At the moment I am coordinating an Arts Council funded project called Makers & Tools. I thought it might be interesting to share the ideas behind the project and how it has developed in the last couple of years. [This text was originally written during the pilot project in 2017 but I’ve expanded it to reflect what I learnt and how the current iteration of Makers & Tools in 2019 has developed.]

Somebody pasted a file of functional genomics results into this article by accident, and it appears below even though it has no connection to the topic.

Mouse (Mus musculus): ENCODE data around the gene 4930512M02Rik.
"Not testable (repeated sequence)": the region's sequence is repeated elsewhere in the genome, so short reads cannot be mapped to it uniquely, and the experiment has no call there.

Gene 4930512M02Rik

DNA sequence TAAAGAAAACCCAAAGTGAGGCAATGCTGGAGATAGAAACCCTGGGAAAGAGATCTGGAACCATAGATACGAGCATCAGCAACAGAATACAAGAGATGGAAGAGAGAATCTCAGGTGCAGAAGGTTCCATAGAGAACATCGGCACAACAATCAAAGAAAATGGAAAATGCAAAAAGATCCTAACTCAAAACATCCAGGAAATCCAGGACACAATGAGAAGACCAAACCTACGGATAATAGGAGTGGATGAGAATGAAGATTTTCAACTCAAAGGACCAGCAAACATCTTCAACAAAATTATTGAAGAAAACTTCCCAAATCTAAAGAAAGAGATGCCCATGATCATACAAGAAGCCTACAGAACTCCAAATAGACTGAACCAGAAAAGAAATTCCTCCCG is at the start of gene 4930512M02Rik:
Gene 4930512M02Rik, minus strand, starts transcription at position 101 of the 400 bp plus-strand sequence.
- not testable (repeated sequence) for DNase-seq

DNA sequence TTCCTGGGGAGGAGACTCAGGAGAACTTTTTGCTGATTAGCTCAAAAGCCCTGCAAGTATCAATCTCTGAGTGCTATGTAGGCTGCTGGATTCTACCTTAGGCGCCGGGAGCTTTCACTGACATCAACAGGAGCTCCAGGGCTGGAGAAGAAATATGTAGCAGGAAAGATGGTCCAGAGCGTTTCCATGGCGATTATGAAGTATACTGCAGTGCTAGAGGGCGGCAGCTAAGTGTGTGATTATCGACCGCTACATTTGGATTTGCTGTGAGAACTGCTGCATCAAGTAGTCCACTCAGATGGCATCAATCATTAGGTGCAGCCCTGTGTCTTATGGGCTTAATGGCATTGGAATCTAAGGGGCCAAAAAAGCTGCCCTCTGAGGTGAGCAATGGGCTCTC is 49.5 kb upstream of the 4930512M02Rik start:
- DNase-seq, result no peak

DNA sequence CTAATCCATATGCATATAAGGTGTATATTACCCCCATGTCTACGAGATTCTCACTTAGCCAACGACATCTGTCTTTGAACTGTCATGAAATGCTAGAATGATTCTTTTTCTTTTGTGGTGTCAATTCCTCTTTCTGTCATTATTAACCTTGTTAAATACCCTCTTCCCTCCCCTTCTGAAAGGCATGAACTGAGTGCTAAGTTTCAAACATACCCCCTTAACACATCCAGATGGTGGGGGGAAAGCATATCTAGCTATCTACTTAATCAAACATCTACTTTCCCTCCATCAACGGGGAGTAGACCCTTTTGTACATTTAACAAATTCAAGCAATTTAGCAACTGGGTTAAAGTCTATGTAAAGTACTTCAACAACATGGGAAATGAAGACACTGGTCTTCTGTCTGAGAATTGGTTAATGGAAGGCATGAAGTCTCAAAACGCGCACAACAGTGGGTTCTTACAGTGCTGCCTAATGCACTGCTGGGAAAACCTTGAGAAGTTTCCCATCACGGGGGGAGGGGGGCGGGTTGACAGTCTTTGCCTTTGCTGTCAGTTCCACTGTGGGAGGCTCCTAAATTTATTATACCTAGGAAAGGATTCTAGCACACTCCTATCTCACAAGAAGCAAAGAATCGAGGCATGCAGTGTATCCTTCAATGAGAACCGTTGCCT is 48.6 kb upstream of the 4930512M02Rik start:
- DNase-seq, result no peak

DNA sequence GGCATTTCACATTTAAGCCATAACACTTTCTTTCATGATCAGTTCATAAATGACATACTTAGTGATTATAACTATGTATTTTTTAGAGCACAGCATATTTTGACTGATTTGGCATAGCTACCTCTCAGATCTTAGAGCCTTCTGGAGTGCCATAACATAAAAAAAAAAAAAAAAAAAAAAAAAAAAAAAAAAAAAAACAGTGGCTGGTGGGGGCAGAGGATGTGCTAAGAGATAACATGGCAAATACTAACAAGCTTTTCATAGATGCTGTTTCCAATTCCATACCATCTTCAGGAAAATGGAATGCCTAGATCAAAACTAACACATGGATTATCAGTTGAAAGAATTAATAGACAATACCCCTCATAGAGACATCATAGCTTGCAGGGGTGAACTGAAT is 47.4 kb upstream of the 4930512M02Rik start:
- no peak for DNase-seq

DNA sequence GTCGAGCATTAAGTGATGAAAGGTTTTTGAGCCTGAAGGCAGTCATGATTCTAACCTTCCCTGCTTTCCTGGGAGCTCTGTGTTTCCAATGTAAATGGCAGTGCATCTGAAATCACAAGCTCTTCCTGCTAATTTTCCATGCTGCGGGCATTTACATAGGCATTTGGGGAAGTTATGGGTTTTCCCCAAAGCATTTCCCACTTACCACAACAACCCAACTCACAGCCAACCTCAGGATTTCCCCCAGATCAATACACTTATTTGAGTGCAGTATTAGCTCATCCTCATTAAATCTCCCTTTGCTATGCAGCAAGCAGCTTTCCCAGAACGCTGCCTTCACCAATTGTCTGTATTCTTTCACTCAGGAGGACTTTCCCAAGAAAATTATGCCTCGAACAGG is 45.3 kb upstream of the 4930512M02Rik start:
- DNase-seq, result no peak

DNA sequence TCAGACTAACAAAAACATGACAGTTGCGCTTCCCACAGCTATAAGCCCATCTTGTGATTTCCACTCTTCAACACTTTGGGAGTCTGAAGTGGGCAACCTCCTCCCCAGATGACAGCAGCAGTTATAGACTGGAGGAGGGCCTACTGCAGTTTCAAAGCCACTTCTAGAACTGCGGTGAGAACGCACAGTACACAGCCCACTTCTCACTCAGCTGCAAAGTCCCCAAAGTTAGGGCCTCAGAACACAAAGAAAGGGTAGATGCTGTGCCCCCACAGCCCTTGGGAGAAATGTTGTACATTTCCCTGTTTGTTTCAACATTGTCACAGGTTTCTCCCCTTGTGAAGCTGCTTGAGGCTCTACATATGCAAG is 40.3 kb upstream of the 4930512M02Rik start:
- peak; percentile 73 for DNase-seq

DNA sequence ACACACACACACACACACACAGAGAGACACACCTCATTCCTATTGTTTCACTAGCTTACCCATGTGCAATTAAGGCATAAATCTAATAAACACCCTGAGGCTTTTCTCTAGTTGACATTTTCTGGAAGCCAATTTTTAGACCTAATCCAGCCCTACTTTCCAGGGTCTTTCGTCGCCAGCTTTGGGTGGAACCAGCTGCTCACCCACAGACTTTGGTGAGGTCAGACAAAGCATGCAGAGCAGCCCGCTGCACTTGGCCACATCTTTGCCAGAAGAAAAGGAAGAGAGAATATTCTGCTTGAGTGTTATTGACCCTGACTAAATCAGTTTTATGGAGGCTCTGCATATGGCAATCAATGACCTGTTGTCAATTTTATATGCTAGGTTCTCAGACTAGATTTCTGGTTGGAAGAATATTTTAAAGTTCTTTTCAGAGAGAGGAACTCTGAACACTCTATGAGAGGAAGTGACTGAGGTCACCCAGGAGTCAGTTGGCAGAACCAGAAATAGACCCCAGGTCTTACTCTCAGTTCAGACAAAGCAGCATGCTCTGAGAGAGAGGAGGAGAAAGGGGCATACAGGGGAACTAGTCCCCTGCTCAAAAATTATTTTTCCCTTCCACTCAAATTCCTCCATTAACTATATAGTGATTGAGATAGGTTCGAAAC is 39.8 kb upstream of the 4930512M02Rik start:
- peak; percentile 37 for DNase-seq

From my conversations with makers, it was obvious how important tools are to craftspeople; how makers come to rely on specific tools that perform well, or do particular jobs. The tools are chosen to produce a certain effect or because they will help the maker achieve the result they want. Tools are aids. They are selected and utilised. I began to wonder, what if the position of tools in a maker’s practice were reversed – what if the tool came first? This notion, along with the idea of a tool swap, a collaborative process, led to the framework of the project: I wanted to see what would happen when the role of tools in a maker’s practice was disrupted. What happens if a maker doesn’t choose her tools? What if she is gifted a tool crafted by another maker? What effect does this benign intervention have on her making process, and what possibilities does this allow?